Liens. I pay almost $400 per month for my HOA dues. Is there any legal provision during a pandemic that prohibits an HOA from filing a lien if it becomes a financial hardship to pay our monthly dues? -Amy K.

RESPONSE: Associations have authority both by statute and under your CC&Rs to lien your unit if you become delinquent in the payment of your assessments. The lien secures the debt in the event you try to sell your unit or declare bankruptcy. There is no pandemic exception to that authority. It's up to boards to make a business decision whether to temporarily suspend filing liens or not.

No Liens. Can we NOT file a lien as long as owners stick to a payment plan? Liens affect their credit and we don't want to be heavy-handed. We want to word our pre-lien letter such that a lien would be filed only if they don't meet the conditions of the payment plan. Your thoughts? -Netti J.

RESPONSE: As noted above, boards can make a business decision on how to approach collections during the pandemic. You should talk to your association's legal counsel about the wording in your pre-lien letter.

2008 Financial Crisis. Having gone through the 2008 financial crisis with 18 defaults, we recouped 89% of our defaulted assessments when we eliminated late fees, interest and the fees management companies charge. Of the few cases that landed in court, judges removed interest and late fees from our award. -Joseph L.

Delivery Methods. Civil Code section 5305 requires a copy of the annual financial statement be distributed to members within 120 days after the close of the fiscal year. Section 4040 gives the delivery methods and would seem to preclude hand-delivery. For the past 2 years the document has been hand-delivered. Are we asking for trouble if we continue doing so? -David M.

RESPONSE: You're right, the statute does not make allowance for personal delivery. It states that individual delivery must be by (i) first-class mail, registered or certified mail, express mail, or overnight delivery by an express service carrier or by (ii) email, facsimile, or other electronic means (if the recipient consents). This creates an unnecessary burden on small associations where many documents are delivered personally. If you have members sign for the document, it provides proof of delivery similar to registered or certified mail. You can avoid the issue altogether if members consent to delivery by email.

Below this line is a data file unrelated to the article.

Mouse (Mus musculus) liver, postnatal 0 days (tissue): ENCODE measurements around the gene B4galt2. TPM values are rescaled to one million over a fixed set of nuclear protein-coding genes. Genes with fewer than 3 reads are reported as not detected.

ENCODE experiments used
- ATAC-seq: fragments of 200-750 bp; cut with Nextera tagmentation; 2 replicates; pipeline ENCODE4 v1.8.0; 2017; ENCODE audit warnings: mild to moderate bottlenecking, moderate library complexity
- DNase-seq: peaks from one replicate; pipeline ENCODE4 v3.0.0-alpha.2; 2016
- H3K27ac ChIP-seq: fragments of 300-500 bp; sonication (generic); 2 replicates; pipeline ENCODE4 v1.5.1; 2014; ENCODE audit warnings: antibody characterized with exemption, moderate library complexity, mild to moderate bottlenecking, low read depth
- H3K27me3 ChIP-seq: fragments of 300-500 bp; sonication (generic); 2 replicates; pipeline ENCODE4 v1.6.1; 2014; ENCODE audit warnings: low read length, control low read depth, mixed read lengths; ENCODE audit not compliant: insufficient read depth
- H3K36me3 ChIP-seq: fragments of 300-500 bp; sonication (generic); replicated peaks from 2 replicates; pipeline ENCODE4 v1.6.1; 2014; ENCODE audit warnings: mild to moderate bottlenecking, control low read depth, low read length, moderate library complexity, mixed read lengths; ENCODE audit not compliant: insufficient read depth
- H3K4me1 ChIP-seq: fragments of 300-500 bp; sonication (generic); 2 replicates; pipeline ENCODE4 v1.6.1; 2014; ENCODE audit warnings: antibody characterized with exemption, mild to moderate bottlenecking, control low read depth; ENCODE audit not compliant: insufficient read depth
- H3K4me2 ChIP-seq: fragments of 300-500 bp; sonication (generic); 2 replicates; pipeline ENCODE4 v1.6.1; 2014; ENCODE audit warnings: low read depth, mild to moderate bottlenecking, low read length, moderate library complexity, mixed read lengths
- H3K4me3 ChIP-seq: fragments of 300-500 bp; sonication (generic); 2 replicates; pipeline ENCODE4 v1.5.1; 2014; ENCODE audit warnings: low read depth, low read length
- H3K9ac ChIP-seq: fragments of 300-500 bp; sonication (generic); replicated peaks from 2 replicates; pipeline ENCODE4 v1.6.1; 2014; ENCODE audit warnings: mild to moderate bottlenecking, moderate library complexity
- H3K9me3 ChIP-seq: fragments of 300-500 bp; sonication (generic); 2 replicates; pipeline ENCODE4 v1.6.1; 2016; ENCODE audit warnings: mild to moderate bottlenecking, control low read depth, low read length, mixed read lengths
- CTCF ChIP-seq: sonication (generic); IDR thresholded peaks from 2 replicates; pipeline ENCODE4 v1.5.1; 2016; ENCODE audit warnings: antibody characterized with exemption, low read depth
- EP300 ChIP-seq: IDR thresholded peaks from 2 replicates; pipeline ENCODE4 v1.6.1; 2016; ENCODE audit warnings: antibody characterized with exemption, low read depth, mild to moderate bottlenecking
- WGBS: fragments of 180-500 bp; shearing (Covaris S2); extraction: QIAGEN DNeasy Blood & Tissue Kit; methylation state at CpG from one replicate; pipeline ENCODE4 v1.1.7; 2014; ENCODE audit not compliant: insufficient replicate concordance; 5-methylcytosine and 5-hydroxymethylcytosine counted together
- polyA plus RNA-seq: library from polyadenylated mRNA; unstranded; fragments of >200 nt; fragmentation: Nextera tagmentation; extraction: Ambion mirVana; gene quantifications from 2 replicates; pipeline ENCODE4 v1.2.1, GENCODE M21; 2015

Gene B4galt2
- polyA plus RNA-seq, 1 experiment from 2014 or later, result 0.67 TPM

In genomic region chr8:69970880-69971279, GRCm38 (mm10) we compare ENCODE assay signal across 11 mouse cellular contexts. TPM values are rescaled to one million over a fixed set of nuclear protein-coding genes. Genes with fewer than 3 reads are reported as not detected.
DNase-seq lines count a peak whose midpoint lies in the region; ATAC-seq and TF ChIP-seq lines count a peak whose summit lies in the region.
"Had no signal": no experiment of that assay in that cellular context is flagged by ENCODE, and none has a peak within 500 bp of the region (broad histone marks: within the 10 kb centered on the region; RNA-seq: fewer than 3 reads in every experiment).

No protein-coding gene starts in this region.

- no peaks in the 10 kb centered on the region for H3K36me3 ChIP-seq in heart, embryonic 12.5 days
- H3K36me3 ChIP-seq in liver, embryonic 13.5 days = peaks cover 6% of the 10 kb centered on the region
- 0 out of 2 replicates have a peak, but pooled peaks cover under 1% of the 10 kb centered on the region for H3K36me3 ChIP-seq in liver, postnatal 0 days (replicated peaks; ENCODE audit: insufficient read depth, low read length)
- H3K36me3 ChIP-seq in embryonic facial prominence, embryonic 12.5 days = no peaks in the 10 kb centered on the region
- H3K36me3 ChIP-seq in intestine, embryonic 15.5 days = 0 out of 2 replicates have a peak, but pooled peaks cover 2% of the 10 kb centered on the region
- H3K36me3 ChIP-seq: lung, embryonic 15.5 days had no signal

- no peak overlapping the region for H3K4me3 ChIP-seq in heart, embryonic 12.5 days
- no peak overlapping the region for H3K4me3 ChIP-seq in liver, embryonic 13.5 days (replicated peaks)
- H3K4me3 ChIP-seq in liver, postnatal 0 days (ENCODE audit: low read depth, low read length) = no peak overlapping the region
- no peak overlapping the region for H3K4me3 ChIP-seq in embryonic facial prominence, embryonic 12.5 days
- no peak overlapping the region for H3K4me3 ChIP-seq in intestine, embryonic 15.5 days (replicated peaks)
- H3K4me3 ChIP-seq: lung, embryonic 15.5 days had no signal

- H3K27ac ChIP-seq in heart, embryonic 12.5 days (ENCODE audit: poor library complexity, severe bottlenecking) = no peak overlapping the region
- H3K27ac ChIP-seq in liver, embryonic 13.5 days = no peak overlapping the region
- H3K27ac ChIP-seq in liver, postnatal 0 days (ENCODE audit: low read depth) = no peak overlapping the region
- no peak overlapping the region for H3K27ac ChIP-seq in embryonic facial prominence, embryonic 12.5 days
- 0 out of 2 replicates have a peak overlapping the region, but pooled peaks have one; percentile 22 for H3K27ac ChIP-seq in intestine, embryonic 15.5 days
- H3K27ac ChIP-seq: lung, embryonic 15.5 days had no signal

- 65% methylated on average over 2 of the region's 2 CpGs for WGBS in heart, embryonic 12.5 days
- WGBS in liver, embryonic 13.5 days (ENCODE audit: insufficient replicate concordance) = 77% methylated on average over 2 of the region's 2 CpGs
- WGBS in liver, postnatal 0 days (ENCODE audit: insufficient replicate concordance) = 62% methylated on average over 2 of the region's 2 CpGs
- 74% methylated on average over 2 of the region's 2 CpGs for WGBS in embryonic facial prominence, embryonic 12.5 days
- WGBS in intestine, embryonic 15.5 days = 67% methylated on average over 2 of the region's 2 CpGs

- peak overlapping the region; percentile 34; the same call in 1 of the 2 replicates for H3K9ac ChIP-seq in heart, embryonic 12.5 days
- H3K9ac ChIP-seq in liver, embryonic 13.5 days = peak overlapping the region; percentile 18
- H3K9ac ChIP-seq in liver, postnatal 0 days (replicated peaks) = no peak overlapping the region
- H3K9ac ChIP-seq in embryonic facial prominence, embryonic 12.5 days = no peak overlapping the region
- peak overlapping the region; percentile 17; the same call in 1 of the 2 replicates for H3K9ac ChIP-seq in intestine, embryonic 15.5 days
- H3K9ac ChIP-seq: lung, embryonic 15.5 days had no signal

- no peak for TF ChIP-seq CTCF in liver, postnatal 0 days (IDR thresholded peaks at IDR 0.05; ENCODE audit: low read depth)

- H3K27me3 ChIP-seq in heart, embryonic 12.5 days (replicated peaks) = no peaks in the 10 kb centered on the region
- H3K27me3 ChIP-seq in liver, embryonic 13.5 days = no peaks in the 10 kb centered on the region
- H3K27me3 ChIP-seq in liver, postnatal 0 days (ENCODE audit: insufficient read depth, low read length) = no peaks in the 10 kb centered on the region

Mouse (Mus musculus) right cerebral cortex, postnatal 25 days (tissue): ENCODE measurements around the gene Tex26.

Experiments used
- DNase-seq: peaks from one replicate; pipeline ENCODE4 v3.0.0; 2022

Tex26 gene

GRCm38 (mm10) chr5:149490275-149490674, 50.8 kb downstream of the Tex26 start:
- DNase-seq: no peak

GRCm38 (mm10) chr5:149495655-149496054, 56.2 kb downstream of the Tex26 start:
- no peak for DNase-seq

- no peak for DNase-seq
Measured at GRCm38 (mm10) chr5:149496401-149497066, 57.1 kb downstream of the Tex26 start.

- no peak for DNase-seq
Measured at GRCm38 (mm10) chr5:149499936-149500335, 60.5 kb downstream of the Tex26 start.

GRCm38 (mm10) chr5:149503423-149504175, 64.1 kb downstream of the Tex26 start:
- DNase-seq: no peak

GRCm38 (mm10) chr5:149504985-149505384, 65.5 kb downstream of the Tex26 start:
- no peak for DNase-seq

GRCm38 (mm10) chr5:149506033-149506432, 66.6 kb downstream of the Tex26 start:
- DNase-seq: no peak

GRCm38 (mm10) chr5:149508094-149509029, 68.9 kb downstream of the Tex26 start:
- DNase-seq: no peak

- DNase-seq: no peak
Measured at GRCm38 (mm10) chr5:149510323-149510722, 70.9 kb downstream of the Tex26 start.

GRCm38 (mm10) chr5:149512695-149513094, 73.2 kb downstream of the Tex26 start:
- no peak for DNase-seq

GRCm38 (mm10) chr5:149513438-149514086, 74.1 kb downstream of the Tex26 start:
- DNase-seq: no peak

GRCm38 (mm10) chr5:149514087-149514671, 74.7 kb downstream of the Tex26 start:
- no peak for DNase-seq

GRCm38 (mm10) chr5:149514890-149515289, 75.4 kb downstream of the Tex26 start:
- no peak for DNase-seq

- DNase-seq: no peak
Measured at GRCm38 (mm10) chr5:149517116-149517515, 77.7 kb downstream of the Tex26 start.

Proxies and Floor Votes. If the association holds a virtual election, how does voting at the meeting go into effect? How do proxies get handled? -Ariel P.

RESPONSE: I don't know which is worse, the coronavirus or SB 323. Both have greatly complicated annual meetings. Both disasters can be handled with emergency election rules.

Eliminate Floor Votes. Since stay-at-home orders prohibit gathering for your annual meeting, floor votes can't be done. You can eliminate the issue by giving notice that balloting will be closed the day before the meeting. That means all voting must be done by mail-in ballots only. No voting can take place the day of the meeting. 

Eliminate Proxies. Proxies are also a problem. If proxies are undirected, the proxyholder can vote on issues at their own discretion. That means the person must physically present proxies to the inspector of elections and receive a ballot for each proxy. Under current pandemic conditions, that can't be done. Accordingly, proxy voting must be suspended so all voting is done by mail-in ballots only.